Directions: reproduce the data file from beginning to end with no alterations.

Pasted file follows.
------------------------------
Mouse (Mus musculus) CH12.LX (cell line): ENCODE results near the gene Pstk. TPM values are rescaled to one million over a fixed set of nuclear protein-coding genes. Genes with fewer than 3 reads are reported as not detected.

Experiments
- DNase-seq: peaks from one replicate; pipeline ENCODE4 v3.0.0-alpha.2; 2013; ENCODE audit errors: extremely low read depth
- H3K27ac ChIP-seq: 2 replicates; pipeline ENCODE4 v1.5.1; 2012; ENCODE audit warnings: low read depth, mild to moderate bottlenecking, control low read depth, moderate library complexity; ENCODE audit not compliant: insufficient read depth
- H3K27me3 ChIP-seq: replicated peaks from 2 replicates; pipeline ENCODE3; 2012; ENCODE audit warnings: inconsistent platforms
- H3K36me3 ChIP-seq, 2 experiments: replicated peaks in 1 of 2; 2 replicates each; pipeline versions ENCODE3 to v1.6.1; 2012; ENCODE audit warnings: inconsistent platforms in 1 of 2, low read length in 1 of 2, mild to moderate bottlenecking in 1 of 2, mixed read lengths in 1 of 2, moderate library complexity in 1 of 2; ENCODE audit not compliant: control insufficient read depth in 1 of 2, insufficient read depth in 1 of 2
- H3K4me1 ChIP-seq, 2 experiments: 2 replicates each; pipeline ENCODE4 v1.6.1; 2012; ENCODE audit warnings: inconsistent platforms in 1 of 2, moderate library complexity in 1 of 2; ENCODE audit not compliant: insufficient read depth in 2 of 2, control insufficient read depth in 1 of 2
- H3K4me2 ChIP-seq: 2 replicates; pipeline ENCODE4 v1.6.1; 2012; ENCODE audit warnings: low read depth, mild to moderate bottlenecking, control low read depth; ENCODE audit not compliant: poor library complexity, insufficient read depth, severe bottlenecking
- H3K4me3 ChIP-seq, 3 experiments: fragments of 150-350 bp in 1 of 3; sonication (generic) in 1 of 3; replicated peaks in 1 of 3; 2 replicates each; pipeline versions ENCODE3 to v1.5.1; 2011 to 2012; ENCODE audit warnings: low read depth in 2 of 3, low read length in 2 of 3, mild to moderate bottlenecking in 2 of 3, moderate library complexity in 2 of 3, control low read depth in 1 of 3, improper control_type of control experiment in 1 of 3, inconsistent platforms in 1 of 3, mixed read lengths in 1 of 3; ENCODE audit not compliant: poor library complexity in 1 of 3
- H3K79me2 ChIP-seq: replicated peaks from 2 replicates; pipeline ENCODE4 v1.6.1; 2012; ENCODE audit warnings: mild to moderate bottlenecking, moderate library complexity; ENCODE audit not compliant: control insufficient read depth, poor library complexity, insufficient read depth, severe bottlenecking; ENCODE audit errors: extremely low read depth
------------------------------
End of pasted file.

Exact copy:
Mouse (Mus musculus) CH12.LX (cell line): ENCODE results near the gene Pstk. TPM values are rescaled to one million over a fixed set of nuclear protein-coding genes. Genes with fewer than 3 reads are reported as not detected.

Experiments
- DNase-seq: peaks from one replicate; pipeline ENCODE4 v3.0.0-alpha.2; 2013; ENCODE audit errors: extremely low read depth
- H3K27ac ChIP-seq: 2 replicates; pipeline ENCODE4 v1.5.1; 2012; ENCODE audit warnings: low read depth, mild to moderate bottlenecking, control low read depth, moderate library complexity; ENCODE audit not compliant: insufficient read depth
- H3K27me3 ChIP-seq: replicated peaks from 2 replicates; pipeline ENCODE3; 2012; ENCODE audit warnings: inconsistent platforms
- H3K36me3 ChIP-seq, 2 experiments: replicated peaks in 1 of 2; 2 replicates each; pipeline versions ENCODE3 to v1.6.1; 2012; ENCODE audit warnings: inconsistent platforms in 1 of 2, low read length in 1 of 2, mild to moderate bottlenecking in 1 of 2, mixed read lengths in 1 of 2, moderate library complexity in 1 of 2; ENCODE audit not compliant: control insufficient read depth in 1 of 2, insufficient read depth in 1 of 2
- H3K4me1 ChIP-seq, 2 experiments: 2 replicates each; pipeline ENCODE4 v1.6.1; 2012; ENCODE audit warnings: inconsistent platforms in 1 of 2, moderate library complexity in 1 of 2; ENCODE audit not compliant: insufficient read depth in 2 of 2, control insufficient read depth in 1 of 2
- H3K4me2 ChIP-seq: 2 replicates; pipeline ENCODE4 v1.6.1; 2012; ENCODE audit warnings: low read depth, mild to moderate bottlenecking, control low read depth; ENCODE audit not compliant: poor library complexity, insufficient read depth, severe bottlenecking
- H3K4me3 ChIP-seq, 3 experiments: fragments of 150-350 bp in 1 of 3; sonication (generic) in 1 of 3; replicated peaks in 1 of 3; 2 replicates each; pipeline versions ENCODE3 to v1.5.1; 2011 to 2012; ENCODE audit warnings: low read depth in 2 of 3, low read length in 2 of 3, mild to moderate bottlenecking in 2 of 3, moderate library complexity in 2 of 3, control low read depth in 1 of 3, improper control_type of control experiment in 1 of 3, inconsistent platforms in 1 of 3, mixed read lengths in 1 of 3; ENCODE audit not compliant: poor library complexity in 1 of 3
- H3K79me2 ChIP-seq: replicated peaks from 2 replicates; pipeline ENCODE4 v1.6.1; 2012; ENCODE audit warnings: mild to moderate bottlenecking, moderate library complexity; ENCODE audit not compliant: control insufficient read depth, poor library complexity, insufficient read depth, severe bottlenecking; ENCODE audit errors: extremely low read depth